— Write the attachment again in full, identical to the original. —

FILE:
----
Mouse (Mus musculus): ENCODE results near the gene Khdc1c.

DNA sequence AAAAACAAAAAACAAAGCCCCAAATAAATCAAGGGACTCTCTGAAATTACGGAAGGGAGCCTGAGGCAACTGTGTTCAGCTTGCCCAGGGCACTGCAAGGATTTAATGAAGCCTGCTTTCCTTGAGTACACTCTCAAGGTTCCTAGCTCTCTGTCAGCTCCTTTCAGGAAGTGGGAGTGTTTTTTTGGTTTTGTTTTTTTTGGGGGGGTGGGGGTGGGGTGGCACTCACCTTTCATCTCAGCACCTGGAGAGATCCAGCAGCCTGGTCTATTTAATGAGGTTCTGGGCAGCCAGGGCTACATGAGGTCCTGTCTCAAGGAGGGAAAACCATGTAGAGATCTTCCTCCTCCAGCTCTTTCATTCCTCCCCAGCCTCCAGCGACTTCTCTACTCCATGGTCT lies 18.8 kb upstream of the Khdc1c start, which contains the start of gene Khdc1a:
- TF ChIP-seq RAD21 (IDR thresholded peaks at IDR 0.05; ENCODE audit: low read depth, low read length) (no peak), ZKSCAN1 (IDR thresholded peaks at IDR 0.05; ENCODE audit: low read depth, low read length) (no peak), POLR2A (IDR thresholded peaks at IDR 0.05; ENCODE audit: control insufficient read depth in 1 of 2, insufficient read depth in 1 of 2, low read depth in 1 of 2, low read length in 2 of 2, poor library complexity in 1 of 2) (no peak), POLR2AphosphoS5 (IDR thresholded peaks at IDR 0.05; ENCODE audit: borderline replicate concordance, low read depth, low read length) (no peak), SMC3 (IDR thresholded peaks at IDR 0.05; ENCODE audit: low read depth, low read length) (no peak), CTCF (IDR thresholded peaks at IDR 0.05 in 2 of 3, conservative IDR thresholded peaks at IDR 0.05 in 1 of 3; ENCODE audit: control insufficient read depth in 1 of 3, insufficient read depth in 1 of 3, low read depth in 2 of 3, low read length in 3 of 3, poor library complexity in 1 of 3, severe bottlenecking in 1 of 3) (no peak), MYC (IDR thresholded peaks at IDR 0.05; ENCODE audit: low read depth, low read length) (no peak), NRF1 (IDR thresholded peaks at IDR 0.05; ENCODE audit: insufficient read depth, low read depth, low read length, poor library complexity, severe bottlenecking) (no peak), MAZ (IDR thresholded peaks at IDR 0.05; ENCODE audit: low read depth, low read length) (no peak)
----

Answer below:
Mouse (Mus musculus): ENCODE results near the gene Khdc1c.

DNA sequence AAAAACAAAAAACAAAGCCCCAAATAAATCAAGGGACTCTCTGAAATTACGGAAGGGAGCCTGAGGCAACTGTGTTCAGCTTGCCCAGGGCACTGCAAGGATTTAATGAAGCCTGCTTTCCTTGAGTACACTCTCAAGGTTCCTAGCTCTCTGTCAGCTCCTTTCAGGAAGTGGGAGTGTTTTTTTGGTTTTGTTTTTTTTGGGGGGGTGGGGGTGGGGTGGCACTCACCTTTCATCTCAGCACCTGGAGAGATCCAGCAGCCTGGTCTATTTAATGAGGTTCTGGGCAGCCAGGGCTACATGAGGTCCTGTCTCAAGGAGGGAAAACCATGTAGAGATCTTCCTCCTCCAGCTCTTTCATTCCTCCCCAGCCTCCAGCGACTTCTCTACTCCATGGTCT lies 18.8 kb upstream of the Khdc1c start, which contains the start of gene Khdc1a:
- TF ChIP-seq RAD21 (IDR thresholded peaks at IDR 0.05; ENCODE audit: low read depth, low read length) (no peak), ZKSCAN1 (IDR thresholded peaks at IDR 0.05; ENCODE audit: low read depth, low read length) (no peak), POLR2A (IDR thresholded peaks at IDR 0.05; ENCODE audit: control insufficient read depth in 1 of 2, insufficient read depth in 1 of 2, low read depth in 1 of 2, low read length in 2 of 2, poor library complexity in 1 of 2) (no peak), POLR2AphosphoS5 (IDR thresholded peaks at IDR 0.05; ENCODE audit: borderline replicate concordance, low read depth, low read length) (no peak), SMC3 (IDR thresholded peaks at IDR 0.05; ENCODE audit: low read depth, low read length) (no peak), CTCF (IDR thresholded peaks at IDR 0.05 in 2 of 3, conservative IDR thresholded peaks at IDR 0.05 in 1 of 3; ENCODE audit: control insufficient read depth in 1 of 3, insufficient read depth in 1 of 3, low read depth in 2 of 3, low read length in 3 of 3, poor library complexity in 1 of 3, severe bottlenecking in 1 of 3) (no peak), MYC (IDR thresholded peaks at IDR 0.05; ENCODE audit: low read depth, low read length) (no peak), NRF1 (IDR thresholded peaks at IDR 0.05; ENCODE audit: insufficient read depth, low read depth, low read length, poor library complexity, severe bottlenecking) (no peak), MAZ (IDR thresholded peaks at IDR 0.05; ENCODE audit: low read depth, low read length) (no peak)